Where Did Strawberry Jam Come From?

For millions of people, toast just isn’t toast without a good smear of strawberry jam. Strawberry jam evokes ideas of a sweet childhood, comforting breakfasts and country mornings. Seldom do ideas of ancient sugar cane plantations and the explorers of the middle ages spring to mind at the thought of this berry spread. However, that is exactly where strawberry jam came from.

It is widely believed that all jams and jellies began where sugar cane grew wildly. For the developed ancient world, the countries in the Middle East were the only places to find sugar cane. Even though it is certain that sugar cane was also growing in what is now Latin America, the Middle East was the most developed of all ancient peoples and thus harnessed the full powers of this crop. The European explorers and Christian crusaders venturing into the Middle East brought jams and jellies back to their homes and it was instantly popular.

It wasn’t until the late 16th century that the southern European countries such as Spain and Italy discovered how to preserve fruit. Since fruit was such a delicacy at this time, the ability to savor such sweet tastes during the cold winter months caused quite a stir.

While there were many advancements in preserving fruit so that it would not rot or, the flavor of the fruit was not retained. Many experiments and techniques were toyed with in the attempt to retain the sweet taste of fruit.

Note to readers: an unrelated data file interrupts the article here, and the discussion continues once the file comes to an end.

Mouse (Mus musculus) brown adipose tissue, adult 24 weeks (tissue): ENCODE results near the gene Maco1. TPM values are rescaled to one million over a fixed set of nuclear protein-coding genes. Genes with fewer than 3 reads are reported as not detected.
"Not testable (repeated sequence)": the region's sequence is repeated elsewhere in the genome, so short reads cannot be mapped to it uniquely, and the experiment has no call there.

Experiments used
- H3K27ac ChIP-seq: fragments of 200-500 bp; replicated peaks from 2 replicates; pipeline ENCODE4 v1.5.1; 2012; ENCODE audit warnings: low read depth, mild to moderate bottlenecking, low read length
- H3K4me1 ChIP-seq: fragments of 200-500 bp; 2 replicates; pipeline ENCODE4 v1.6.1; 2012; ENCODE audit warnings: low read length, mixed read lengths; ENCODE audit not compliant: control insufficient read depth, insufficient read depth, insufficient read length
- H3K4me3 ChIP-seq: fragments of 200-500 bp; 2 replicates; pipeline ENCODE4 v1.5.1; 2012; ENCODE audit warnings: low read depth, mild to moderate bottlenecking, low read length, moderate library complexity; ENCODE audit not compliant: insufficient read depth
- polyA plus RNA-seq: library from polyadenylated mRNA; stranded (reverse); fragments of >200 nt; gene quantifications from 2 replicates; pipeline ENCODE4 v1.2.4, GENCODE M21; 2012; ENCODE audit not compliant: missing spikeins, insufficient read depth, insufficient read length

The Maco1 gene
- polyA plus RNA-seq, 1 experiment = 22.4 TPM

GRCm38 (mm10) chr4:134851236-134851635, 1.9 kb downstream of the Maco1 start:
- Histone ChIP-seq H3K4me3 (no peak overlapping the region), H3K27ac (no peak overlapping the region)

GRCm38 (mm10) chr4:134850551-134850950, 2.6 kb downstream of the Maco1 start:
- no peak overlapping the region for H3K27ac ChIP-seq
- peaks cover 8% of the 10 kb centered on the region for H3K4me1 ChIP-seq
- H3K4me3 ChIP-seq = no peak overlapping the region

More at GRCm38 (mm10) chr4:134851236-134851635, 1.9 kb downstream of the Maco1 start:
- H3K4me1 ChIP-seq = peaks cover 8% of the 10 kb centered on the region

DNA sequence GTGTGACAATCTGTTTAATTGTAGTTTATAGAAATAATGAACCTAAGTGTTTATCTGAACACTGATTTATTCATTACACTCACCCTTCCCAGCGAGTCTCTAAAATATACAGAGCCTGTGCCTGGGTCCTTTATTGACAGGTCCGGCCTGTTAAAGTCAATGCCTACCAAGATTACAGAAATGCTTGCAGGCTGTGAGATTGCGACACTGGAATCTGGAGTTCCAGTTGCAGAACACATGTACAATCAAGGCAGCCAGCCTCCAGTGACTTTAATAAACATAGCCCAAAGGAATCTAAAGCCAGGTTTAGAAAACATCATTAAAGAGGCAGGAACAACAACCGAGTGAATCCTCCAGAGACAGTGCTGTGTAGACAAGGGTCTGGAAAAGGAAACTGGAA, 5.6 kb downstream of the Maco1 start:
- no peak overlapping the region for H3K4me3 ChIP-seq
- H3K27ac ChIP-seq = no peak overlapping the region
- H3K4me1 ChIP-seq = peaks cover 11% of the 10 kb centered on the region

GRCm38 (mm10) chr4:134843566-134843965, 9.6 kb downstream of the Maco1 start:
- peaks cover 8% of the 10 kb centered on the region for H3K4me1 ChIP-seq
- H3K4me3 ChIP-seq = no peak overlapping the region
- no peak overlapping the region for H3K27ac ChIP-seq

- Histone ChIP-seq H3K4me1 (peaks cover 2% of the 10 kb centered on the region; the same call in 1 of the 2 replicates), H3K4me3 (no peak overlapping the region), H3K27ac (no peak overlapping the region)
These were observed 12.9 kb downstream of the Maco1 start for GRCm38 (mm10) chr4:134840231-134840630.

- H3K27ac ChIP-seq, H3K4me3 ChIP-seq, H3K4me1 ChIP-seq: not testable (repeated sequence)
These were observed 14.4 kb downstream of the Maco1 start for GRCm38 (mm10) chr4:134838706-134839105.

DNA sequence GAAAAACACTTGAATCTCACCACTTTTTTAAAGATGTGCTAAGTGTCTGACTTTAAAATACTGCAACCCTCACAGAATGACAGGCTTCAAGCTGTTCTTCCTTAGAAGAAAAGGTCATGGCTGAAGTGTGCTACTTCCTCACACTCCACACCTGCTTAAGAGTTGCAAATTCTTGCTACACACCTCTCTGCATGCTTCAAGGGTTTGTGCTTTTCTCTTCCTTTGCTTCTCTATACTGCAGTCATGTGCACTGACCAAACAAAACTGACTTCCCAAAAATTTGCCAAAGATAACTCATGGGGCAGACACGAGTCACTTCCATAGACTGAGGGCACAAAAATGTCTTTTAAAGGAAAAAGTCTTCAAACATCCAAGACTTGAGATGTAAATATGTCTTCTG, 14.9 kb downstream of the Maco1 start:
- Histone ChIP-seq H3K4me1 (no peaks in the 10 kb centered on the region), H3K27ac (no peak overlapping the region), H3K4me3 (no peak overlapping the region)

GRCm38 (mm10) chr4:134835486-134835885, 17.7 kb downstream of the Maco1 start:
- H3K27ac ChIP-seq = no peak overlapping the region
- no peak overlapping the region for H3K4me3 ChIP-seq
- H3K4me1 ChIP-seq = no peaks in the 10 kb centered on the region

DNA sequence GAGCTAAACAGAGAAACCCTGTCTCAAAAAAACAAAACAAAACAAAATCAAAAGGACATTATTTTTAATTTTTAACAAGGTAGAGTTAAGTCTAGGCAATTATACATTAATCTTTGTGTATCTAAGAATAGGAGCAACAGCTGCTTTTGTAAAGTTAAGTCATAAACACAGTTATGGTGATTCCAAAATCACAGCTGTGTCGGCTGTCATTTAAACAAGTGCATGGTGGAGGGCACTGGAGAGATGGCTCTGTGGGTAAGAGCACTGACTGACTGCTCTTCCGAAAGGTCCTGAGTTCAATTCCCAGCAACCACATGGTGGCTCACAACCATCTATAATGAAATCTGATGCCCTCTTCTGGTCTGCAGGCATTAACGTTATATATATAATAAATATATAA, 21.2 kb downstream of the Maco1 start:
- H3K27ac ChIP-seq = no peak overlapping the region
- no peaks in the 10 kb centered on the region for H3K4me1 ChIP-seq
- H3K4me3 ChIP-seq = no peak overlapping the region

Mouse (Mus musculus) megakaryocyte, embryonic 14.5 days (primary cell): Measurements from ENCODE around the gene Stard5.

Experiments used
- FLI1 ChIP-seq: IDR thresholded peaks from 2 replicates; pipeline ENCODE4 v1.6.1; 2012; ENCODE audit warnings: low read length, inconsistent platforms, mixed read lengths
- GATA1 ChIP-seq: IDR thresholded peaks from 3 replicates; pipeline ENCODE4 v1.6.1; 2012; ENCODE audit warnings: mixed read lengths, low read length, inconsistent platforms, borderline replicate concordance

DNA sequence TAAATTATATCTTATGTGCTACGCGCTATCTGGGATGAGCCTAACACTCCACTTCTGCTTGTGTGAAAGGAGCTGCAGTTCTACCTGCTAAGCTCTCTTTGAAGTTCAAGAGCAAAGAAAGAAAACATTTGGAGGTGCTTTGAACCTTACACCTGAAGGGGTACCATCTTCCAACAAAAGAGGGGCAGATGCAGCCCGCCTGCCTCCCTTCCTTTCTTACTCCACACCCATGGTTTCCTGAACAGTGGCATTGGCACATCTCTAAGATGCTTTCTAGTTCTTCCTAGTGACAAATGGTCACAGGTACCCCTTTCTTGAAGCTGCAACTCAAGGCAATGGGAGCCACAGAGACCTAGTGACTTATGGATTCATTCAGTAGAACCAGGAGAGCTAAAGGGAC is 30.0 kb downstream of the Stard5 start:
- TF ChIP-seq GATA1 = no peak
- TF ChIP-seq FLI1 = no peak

In the late 16th century, the Spaniards invaded the West Indies and thus discovered the answer to their experiments. The natives of the West Indies had perfected the art of preserving fruit and taste by mixing sugar with the fruit preserve.

Strawberry and grape jam or jelly are the two most popular flavors in America today. To know the history of strawberry jam, one must first know the history of grape jelly.

In 1917, Paul Welch patented his creation of what is now known as grape jelly. When he invented this food item, he gave it the name, “Grapelade.” This became an instant hit around the U.S. and was soon used as a staple food item for the soldiers of World War I. The troops loved it so much that they were constantly in demand of the flavorful product.

When the war ended and the troops came home, sales in Grapelade skyrocketed. Soon, strawberry jam was developed in the same way as grape jelly and was also a total hit. Today, there are many flavors of jams and jellies but these two flavors continue to be the most popular.

• 3 cups white sugar
• 2lbs strawberries
• 4 tbsp lemon juice

1. Crush strawberries in a large mixing bowl
2. Using a medium sauce pan, mix the crushed berries, sugar and lemon juice together
3. Place on low heat and continually stir until sugar is completely dissolved
4. Bring concoction to a full boil and immediately turn off heat
5. Pour jelly into jelly jars and allow to cool in the jars.

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